Because the Netherlands is largely below sea-level, it is important that we maintain flood defenses such as dykes, dams and dunes in order to guarantee Dutch coastal safety in possible future extreme climate conditions. To reinforce these flood defenses, more and more coastal managers turn to sand instead of the traditionally used concrete, asphalt and stones. As far as the spread and movement of this sand in coastal areas that only deal with either waves or the tides, our understanding is quite robust. But what about those areas where both waves and tides come into play?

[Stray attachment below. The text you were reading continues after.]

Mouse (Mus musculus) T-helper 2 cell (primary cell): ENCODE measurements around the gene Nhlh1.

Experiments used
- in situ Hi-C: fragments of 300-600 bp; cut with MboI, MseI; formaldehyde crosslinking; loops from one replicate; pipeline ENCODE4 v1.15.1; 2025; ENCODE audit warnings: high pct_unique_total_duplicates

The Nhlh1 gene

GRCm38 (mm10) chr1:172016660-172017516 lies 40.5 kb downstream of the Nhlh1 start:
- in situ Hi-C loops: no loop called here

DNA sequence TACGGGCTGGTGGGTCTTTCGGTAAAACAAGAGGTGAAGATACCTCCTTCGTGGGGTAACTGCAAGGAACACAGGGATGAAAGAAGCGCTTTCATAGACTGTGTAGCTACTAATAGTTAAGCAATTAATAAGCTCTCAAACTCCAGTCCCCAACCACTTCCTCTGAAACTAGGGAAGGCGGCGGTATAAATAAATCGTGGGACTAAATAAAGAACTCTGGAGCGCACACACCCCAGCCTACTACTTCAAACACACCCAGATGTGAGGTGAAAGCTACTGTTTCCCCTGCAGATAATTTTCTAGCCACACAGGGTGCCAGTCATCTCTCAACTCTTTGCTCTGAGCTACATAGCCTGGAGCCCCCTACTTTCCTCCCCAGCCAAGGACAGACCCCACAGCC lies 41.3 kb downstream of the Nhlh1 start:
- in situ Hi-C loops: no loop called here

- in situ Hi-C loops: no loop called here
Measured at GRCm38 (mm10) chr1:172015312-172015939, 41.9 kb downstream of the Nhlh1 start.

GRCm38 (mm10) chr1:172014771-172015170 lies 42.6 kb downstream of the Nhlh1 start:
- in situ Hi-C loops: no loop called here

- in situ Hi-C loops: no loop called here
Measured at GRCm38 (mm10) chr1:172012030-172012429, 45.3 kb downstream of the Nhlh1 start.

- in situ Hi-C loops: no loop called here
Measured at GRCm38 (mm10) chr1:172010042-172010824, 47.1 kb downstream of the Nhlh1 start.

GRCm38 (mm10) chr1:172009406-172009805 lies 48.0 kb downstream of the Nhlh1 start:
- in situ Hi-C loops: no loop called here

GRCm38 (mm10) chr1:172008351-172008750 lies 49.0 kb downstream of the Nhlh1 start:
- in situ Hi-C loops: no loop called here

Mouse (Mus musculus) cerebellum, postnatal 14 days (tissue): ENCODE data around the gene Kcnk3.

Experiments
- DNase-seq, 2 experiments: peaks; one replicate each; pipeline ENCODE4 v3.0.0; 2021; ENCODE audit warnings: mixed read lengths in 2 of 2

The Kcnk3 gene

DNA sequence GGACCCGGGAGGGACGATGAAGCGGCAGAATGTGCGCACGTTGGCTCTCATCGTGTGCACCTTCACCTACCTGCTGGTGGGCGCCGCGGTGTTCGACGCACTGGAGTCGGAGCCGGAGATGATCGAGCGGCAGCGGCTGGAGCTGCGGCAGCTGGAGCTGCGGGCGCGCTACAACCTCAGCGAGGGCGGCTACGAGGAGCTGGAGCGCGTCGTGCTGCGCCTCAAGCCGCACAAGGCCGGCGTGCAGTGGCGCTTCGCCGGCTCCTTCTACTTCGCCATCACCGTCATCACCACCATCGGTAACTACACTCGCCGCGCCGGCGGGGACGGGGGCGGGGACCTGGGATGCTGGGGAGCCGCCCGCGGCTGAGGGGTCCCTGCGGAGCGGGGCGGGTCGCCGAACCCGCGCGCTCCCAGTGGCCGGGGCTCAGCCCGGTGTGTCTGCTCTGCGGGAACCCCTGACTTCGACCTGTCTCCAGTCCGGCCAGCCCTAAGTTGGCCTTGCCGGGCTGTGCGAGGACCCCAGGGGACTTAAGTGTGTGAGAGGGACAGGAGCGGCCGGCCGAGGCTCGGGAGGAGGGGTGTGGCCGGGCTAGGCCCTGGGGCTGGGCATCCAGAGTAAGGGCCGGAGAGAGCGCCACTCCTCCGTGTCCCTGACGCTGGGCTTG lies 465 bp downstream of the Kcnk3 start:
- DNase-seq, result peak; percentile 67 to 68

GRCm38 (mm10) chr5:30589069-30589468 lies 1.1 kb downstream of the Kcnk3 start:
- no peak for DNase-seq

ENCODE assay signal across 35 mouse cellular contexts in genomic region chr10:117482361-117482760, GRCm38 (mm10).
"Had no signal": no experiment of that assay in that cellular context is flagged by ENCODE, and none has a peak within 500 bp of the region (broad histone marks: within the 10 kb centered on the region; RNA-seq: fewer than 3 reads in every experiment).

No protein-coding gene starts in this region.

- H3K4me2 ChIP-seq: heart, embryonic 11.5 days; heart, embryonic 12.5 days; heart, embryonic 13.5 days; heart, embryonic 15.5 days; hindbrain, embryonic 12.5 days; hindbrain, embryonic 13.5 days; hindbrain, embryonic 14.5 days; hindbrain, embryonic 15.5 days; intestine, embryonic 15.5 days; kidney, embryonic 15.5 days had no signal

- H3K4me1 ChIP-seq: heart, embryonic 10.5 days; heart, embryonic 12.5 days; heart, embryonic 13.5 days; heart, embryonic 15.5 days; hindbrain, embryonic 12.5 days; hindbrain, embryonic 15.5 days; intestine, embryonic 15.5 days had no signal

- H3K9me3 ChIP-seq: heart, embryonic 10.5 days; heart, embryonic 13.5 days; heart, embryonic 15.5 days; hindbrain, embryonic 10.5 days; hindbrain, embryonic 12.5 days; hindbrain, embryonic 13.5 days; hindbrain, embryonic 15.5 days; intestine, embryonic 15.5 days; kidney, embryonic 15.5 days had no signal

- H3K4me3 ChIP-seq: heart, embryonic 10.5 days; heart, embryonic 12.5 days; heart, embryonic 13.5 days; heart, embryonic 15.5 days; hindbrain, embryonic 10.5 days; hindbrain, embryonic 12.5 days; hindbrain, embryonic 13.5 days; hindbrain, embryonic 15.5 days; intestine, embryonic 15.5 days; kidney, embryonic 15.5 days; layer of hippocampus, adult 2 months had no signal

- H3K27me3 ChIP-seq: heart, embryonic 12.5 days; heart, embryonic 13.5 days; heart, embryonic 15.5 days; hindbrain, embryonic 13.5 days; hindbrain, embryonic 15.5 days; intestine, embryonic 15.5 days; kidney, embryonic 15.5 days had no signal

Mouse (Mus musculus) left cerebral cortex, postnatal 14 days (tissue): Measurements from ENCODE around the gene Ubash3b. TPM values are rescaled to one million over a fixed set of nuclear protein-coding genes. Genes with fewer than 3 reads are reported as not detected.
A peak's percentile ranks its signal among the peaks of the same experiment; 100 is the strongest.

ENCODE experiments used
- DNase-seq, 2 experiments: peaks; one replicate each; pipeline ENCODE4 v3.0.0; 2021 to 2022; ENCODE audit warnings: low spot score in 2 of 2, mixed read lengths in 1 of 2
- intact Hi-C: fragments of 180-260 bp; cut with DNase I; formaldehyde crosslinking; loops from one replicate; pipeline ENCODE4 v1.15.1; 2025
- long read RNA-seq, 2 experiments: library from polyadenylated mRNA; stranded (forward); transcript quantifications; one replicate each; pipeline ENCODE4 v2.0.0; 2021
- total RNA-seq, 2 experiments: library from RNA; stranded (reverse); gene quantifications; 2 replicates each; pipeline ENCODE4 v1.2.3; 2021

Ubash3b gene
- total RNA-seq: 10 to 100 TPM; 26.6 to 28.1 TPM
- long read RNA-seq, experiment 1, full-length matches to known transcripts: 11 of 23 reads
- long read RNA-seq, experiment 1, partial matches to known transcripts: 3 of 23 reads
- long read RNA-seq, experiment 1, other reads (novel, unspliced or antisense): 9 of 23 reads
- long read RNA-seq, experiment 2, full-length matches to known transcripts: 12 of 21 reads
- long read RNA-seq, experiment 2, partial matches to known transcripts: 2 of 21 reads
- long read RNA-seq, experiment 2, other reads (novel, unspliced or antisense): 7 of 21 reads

The EURECCA project, a collaboration between UU and TU Delft, will examine exactly this. The project, ‘Effective Upgrades and Retrofits for Coastal Climate Adaptation’, has been awarded within the NWO Open Technology Programme to carry out research on the recently completed Prins Hendrikzanddijk, a man-made beach on the Dutch island of Texel.
The project, starting autumn 2020, is led by Dr. Timothy Price of the department of Physical Geography at Utrecht University and Matthieu de Schipper of the department of Hydraulic Engineering at TU Delft. In the coming four years, both universities will host a PhD candidate to work on the project.